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The Backyard Science group regularly features the Daily Bucket. Blossom end rot threatening your tomatoes?  New frog in the neighborhood? Surly yellow jackets showing up? Please add your own observations in a comment. Insects, weather, meteorites, climate, birds, and more are all worthy additions to the Bucket.  Include, as close as is comfortable, your location. Your impressions will provide additional viewpoints of the life around us.
Nestled within some of the most urbanized land on earth, New York City’s Central Park provides a 480-acre respite.  Manmade mountains of concrete, steel and glass hem the Park in. Ten million people, whose quests crowd the sidewalks even at midnight, live and work nearby.
Keep reading below the gob of orange bubble gum from a New York City sidewalk, and maybe you'll learn about the ten-foot-across turtle I saw near Central Park!

The Park’s gently sloping meadows and groves that include cedars, oaks, dogwoods, and maples proffer solace to the ten million.  Some of the last surviving Dutch Elms in North America even offer shade, saved by their urban isolation.

The Park offers habitat to hardy birds and critters. Over 200 bird species, ranging from wrens, pigeons, and blackbirds, to flickers, hummingbirds and red-tailed hawks makes a home there, while ospreys and herons often fly warily over its large lakes.  However, the flickers I saw were panhandling from the tourists, in league with the pigeons and sparrows.

In the 160 years since the Park’s formation, the Park workers have struggled to maintain a relatively natural habitat. They must battle native wild cherry, which strives to take over and create a monoculture. The Park attempted to produce a mature forest, over time, but the occasional discovery in the Park of the Asian longhorn beetle, a destroyer of trees, has stalled their efforts.

The Park boasts its own variety of centipede, and butterflies also frequent its verdant foliage.

I'd be grateful, as always for help with the butterfly ID.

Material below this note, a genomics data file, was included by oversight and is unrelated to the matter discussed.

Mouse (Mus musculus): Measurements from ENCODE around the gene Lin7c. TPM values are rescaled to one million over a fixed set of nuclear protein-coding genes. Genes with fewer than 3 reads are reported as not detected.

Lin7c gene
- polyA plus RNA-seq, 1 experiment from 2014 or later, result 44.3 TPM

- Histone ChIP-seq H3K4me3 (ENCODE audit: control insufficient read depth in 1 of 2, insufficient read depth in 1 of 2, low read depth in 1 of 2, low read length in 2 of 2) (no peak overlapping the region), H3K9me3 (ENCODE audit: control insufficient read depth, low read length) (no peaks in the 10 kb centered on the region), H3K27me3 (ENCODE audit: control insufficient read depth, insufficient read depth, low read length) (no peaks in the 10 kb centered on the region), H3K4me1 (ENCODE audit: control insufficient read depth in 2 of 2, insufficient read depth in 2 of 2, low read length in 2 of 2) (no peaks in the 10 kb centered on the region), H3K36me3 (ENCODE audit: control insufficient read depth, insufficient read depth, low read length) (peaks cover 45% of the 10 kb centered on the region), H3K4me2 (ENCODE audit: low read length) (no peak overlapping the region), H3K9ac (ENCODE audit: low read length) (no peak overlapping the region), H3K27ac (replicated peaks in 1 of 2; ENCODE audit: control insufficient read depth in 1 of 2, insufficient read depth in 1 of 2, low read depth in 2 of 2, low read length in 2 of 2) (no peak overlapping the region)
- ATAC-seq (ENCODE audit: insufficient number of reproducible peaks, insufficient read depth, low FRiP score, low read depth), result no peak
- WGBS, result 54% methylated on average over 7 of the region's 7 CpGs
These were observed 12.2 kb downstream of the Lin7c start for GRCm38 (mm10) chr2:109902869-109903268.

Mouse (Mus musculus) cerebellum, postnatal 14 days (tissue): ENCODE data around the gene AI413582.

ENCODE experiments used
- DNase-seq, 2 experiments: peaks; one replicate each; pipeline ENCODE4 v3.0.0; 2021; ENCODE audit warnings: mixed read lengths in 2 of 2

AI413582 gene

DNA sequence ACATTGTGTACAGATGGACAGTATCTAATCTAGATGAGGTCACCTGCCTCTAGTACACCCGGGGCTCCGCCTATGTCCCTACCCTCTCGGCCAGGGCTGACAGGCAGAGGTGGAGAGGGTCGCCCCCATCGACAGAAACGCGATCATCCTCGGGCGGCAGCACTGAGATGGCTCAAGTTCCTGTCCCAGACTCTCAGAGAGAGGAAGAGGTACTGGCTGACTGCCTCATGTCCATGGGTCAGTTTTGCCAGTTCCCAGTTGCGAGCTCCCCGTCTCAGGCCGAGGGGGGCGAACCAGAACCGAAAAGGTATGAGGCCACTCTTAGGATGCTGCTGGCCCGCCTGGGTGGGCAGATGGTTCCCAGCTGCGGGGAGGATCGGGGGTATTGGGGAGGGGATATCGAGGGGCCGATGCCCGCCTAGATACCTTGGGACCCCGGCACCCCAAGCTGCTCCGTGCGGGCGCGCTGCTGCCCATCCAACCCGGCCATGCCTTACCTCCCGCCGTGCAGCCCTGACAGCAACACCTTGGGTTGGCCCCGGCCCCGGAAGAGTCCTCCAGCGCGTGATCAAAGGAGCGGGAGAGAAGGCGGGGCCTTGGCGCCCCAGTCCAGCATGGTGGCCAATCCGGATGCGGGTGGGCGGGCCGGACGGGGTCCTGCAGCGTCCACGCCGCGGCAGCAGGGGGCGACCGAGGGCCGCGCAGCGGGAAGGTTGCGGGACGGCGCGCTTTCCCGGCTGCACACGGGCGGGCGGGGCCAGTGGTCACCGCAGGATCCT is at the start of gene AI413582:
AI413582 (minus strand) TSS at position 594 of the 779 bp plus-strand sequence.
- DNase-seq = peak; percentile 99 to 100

Raccoons, possums, squirrels, chipmunks, and an elusive coyote are the resident mammals. The Park keeps the public out of a small corner, where the coyote may be resting.    Mallards, geese, and turtles occupy the large ponds there.

The turtles aren’t swimming in paint. The Park has posted warning signs about high concentrations of low-toxicity blue-green algae at this site, which is Turtle Lake, of course.

The Park’s geology, paraphrased from Wiki:
Manhattan schist and Hartland schist, which are both metamorphosed sedimentary rock, are exposed in various outcroppings, and glitter with mica.

These schists were formed during the Paleozoic era, about 450 million years ago. Cameron's Line is a fault zone that traverses Central Park.

The most recent glacier was the Wisconsin glacier which receded about 12,000 years ago. Glaciers left behind glacial erratics (large boulders dropped by the receding glacier) and north-south glacial striations visible on stone outcroppings.

Originally, the site was mostly bare rock, and the Park imported about a million cubic feet of New Jersey topsoil.  It looks odd, to see massive glacial rocks peeking through the topsoil.

While an average National forest in the United State probably has more diversity of creatures, Central Park’s greatest worth may be in the valuable habitat it provides to the ten million people around it; some moments of calm, in green meadows, and under soaring trees.

And then I saw another turtle near the park, that was ten feet across:

Oh, did I mention this big turtle is in the magnificent Natural History Museum, that is next to the Park?  Fantastic museums practically line the streets along the Park.  If you go, you’d better plan a day per museum, some of which are almost a square block, several stories high, and full of surprises.

That's all folks, for this New Yawk bucket. Please tell us a little about your corner of the earth.

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